Water related mergers and acquisitions surged last year, showing a focus on strategies to tackle sustainability issues, quality concerns and failing infrastructure, according to a review of the deals from Bluefield Research.
There were 498 announced deals in 2021, a 34% increase over 2020, with a disclosed deals worth $80 billion. There were 13 water-related transactions that topped $1 billion last year, according to the water market intelligence firm.
“Behind this jump is a convergence of critical factors shaping opportunities in water that include a mounting focus on ESG and corporate sustainability, federal infrastructure legislation, such as the Infrastructure Investment and Jobs Act, and available capital for investment,” says Bluefield CEO Reese Tisdale. “It is also worth noting that strategic and financial investors are increasingly aggressive in their approaches to water M&A, thereby driving up competition and values.”
Bluefield has been analyzing the water industry’s merger and acquisitions since 2015 and tracks deals across six segments, including digital technology, treatment, midstream water, engineering services, network and distribution and private water.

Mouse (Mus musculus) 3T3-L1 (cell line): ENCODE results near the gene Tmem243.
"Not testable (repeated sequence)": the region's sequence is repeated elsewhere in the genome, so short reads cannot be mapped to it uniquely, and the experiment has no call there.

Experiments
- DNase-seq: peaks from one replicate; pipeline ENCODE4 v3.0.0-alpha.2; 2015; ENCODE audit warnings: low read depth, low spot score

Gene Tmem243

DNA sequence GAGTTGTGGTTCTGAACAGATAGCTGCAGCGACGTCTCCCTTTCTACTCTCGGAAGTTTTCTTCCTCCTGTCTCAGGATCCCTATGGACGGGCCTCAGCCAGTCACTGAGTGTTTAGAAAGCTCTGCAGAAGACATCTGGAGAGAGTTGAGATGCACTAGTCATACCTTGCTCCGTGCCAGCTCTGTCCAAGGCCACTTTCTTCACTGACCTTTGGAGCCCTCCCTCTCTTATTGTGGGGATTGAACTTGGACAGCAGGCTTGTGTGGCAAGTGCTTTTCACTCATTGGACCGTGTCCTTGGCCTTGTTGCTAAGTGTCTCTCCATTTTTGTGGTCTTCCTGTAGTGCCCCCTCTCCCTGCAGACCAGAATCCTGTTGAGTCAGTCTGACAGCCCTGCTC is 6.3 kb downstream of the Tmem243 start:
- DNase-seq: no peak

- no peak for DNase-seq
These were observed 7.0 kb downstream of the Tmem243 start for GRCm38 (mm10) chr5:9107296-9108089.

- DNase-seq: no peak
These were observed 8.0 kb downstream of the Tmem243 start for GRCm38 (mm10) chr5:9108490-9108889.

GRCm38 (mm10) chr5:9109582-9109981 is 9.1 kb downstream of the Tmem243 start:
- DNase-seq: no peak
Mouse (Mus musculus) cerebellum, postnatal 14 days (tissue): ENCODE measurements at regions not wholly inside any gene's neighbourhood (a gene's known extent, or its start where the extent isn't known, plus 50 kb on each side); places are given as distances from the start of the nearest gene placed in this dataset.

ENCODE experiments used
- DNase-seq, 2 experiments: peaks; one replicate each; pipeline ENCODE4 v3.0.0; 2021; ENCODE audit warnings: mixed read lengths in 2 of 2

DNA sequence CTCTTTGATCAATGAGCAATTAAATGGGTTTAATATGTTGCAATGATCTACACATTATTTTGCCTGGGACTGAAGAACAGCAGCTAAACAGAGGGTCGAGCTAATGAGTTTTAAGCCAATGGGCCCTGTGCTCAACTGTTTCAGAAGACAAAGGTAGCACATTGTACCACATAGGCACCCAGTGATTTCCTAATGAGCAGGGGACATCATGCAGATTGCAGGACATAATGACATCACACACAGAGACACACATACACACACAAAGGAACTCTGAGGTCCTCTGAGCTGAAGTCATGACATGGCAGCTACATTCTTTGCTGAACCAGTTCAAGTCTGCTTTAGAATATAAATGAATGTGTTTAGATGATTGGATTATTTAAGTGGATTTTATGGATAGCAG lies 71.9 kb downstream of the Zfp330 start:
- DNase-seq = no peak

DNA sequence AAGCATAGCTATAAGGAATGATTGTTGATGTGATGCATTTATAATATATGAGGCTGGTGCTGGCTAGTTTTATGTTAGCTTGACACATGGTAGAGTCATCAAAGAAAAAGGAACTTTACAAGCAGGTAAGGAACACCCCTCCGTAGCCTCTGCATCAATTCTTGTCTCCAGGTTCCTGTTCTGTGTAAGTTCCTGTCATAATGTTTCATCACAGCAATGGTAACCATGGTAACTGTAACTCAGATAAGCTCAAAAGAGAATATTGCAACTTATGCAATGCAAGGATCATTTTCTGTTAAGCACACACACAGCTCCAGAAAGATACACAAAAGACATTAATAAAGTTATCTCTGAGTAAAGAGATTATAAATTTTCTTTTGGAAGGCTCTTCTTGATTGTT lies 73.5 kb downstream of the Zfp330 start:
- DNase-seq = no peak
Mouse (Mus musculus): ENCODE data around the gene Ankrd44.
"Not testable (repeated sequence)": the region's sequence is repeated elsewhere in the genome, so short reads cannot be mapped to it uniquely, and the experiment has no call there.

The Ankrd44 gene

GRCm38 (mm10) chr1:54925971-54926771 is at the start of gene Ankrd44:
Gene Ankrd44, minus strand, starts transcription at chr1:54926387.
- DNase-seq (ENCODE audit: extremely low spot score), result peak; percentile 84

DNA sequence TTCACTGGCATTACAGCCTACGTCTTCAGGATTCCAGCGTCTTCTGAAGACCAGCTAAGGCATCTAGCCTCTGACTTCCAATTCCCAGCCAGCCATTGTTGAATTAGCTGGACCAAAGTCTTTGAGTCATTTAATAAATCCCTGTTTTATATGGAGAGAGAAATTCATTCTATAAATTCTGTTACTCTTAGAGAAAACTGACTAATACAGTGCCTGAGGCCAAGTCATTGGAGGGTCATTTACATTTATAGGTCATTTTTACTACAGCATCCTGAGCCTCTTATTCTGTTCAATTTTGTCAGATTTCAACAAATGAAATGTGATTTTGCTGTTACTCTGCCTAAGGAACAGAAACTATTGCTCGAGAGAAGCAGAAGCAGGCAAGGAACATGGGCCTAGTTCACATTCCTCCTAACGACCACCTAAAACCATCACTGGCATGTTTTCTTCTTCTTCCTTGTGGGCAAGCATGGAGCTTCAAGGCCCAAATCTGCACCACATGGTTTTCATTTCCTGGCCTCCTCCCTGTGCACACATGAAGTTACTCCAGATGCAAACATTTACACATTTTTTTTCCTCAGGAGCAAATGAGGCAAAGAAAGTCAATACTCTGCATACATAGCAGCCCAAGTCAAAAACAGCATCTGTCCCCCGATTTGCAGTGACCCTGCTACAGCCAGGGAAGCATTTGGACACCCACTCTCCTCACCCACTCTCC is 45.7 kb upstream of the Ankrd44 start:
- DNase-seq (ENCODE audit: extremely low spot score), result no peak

The private water segment, which includes utilities, as well as network and distribution made up 57% of the 2021 deals, according to Bluefield.
Water systems are a big concern in the United States and the Infrastructure Report Card gives the country a D in the area. As part of the $1 trillion infrastructure plan, $50 billion was allocated for water and wastewater infrastructure improvements and the EPA began distributing the funds to states at the end of last year.
The treatment and digital water segments make up 17% and 15% of the deals, respectively, according to Bluefield, which it says points to a growing focus on water quality and smart and digitally connected systems.
The industrial wastewater treatment market is expected to grow by more than 7% per year through 2027 and reach a value of $77.6 million, according to Meticulous Research, and software is expected to play a role in continued improvements there.
Additionally, automation and smart meters are all playing bigger roles in water sustainability efforts. A report by Banyan Water says automation and machine learning could be key to identifying water problems and eliminating water waste for businesses.
More companies are taking a proactive approach as well, such as Facebook parent Meta focusing on water sustainability in its data centers and pledging to replace more water than it uses by 2030. Intel also says it has restored 1.3 billion gallons of water to local watersheds as it builds new facilities, and the construction industry in the UK seeks to become water neutral.
Bluefield says investors are now going after water as an opportunity, and not just as a piece of a potential deal. The company expects activity in the water market to remain robust, but valuations of sectors like digital water and geopolitical concerns could slow down the pace.